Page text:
Their ambitious and admirable mission statement can be broken down into a few actionable day-to-day tasks performed by the Corolla Wild Horse Fund’s staff: herd management, sanctuary patrol, rescue and rehabilitation, training, adoption and education. Rehabilitation involving removal from the herd is the last resort, but sometimes it is necessary if the horse is sick, contagious or critically injured. Luckily, the Corolla Wild Horse Fund acquired the Betsy Dowdy Equine Center, a 31-acre facility in Grandy where the horses in rehabilitation can heal in peace. Here, they will adjust to human contact and become domesticated, ready to help visitors learn all about the wild horses up close. Many of these horses are also available for sponsorship, and in return for support, sponsors will receive a photo of their horse with regular updates and educational information. 

Though some of this work seems akin to pastoral care, there is a careful and dedicated veterinary basis for managing the herd, including breed conservation, contraceptive darting, DNA testing and ecology studies, as well as monitoring and maintaining the wellness of the horses and their habitat. Despite the lack of microchipping or branding, the staff is still able to track and document each individual horse and their features, health and body condition and harem composition due to their expert knowledge of and familiarity with the horses. 

Though the early actions taken by the Corolla Wild Horse Fund helped to minimize the number of fatalities, manmade hazards still pose the greatest danger to the horses. As development here on the Outer Banks grows, their habitat shrinks. Housing construction, traffic and human interactions can all be fatal to the horses, which is why the staff of the Corolla Wild Horse Fund spends so much time tending to the horses and tracking their movements. The ability to identify the horses by their home territories and markings is a testament to the staff’s dedication – this also makes the wild horse tours that much more fun and exciting!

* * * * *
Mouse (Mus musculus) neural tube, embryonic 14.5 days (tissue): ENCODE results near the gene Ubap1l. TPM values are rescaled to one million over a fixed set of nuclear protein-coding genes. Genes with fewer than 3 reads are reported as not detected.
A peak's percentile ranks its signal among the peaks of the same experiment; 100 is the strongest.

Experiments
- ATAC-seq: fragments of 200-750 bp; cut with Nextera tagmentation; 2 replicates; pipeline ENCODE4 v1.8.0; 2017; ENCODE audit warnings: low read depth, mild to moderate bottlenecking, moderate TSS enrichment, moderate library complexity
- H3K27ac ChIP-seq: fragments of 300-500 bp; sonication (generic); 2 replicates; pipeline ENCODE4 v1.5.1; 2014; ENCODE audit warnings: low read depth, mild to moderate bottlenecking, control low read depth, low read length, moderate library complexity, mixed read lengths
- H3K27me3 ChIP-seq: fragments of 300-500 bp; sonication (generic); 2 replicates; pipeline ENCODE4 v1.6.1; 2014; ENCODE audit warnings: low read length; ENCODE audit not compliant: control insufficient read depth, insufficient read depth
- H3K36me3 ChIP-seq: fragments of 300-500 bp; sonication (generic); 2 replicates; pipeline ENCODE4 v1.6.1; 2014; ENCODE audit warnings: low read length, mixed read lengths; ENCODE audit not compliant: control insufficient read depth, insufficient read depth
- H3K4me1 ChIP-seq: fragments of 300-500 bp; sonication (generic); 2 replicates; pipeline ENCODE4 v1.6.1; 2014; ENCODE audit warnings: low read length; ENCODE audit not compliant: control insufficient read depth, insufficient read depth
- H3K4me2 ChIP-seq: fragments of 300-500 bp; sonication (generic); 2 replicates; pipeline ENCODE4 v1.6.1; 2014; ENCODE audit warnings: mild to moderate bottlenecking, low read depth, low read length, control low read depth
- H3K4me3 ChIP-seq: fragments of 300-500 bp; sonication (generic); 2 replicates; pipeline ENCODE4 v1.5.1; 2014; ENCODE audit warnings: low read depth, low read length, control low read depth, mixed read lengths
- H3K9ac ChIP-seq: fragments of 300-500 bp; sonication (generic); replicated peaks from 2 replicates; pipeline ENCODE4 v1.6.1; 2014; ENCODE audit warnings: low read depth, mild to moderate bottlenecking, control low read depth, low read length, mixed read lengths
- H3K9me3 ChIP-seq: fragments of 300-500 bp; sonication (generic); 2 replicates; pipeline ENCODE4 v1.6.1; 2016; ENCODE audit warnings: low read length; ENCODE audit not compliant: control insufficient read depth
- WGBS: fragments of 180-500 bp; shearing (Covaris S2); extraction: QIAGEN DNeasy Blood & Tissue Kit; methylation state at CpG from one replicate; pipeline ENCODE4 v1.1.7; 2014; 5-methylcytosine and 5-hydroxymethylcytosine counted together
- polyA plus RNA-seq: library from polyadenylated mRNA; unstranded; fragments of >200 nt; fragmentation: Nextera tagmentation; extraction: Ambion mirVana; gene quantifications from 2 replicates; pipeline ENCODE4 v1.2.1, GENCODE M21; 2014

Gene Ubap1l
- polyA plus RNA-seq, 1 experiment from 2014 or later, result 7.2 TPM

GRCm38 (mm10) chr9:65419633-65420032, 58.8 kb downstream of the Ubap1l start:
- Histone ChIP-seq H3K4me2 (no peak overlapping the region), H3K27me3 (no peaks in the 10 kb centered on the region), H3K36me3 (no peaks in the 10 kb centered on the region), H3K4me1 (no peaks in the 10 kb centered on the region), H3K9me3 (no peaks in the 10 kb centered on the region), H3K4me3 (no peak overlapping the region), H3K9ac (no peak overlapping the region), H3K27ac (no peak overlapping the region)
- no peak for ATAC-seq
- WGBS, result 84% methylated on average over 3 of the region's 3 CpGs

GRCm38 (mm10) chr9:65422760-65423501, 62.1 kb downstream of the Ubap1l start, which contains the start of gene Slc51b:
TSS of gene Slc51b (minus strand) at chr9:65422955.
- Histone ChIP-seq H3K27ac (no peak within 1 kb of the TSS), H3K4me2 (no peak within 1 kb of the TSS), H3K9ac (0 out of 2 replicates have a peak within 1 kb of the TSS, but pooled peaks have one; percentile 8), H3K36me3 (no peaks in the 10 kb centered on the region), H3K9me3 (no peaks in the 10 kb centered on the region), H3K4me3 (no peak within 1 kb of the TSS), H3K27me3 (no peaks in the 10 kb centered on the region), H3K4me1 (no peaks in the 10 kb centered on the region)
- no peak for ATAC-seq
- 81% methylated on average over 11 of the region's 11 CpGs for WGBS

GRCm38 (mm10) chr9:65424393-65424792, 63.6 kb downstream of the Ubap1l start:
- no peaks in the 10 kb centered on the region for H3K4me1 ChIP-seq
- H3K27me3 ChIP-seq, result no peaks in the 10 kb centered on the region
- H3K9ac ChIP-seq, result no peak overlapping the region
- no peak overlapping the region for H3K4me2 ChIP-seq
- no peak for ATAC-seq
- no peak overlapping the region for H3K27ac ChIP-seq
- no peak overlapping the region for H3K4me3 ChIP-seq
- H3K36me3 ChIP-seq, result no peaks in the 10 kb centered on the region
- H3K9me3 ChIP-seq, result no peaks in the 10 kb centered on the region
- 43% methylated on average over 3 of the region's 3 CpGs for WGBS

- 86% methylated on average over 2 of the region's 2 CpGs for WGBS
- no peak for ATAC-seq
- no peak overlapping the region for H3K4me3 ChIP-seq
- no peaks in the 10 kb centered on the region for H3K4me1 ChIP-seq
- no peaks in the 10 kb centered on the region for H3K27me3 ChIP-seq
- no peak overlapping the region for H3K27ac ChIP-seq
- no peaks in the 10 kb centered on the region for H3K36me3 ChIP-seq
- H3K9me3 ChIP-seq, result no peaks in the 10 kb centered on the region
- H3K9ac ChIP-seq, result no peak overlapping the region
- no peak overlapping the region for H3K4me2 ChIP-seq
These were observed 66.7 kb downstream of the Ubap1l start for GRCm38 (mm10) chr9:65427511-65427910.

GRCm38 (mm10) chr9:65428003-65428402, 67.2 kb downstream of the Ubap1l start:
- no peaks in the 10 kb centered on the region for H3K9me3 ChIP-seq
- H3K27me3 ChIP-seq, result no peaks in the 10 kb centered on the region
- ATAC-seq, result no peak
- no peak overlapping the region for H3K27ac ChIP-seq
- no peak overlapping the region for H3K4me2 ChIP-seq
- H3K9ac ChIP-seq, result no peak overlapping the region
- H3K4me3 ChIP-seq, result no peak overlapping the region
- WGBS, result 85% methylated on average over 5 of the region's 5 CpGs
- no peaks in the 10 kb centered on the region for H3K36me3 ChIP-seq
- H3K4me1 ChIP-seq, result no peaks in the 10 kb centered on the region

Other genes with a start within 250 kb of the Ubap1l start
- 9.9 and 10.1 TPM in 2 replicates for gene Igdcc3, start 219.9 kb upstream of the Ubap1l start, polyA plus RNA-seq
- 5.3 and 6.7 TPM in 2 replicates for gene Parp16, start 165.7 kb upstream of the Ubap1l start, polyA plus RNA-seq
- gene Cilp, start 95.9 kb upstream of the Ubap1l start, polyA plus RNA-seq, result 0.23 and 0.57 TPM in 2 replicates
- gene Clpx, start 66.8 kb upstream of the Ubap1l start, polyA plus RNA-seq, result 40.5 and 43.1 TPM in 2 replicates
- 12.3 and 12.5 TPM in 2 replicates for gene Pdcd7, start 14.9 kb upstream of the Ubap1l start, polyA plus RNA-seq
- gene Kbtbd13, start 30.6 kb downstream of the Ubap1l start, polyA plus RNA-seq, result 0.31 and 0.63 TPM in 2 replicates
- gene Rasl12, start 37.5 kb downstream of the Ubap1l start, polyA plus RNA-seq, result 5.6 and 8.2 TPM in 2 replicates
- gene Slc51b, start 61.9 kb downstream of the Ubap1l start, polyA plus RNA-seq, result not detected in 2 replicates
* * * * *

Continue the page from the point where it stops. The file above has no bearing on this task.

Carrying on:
If one of the many available wild horse tours by commercial operators doesn’t quite satisfy your curiosity, or you want to learn even more about these treasured creatures, the Corolla Wild Horse Fund also provides many different educational opportunities throughout the summer as well as year-round opportunities. “Mustang Mornings” is a special weekly event during the summer months, and seasonal open houses are scheduled during the year. All offer visitors an opportunity to see all the rescue horses living there and observe some of the Fund’s rehabilitative work.

If you’re feeling particularly moved by the story of the wild Spanish mustangs and the efforts of the Corolla Wild Horse Fund, consider becoming a member of the fund! Community support is what keeps organizations like the Corolla Wild Horse Fund thriving and able to adequately address the needs of the horses.

Above and beyond the on-the-ground fieldwork of the Corolla Wild Horse Fund are their efforts toward widespread awareness and advocacy amongst visitors and the local community. To care for the horses is to know their needs and boundaries – keep your distance (at least 50 feet!) and don’t feed them under any circumstances. Though it’s tempting to want to observe these beauties up close, following these ordinances is what keeps the horses safe and their population thriving. 

Luckily, both the Corolla Wild Horse Fund and the horses have dedicated allies far and wide, such as Jerry Thompson. This year, the herd welcomed six new foals: Cedar, Cricket, Cyclone, Crow, Cádiz and Cosmos. Be on the lookout for the little ones on your next wild horse tour and discover the secret of Corolla for yourself – but don’t forget to give them plenty of space! 

(252) 453-8002
1130E Corolla Village Road, Corolla, NC 27927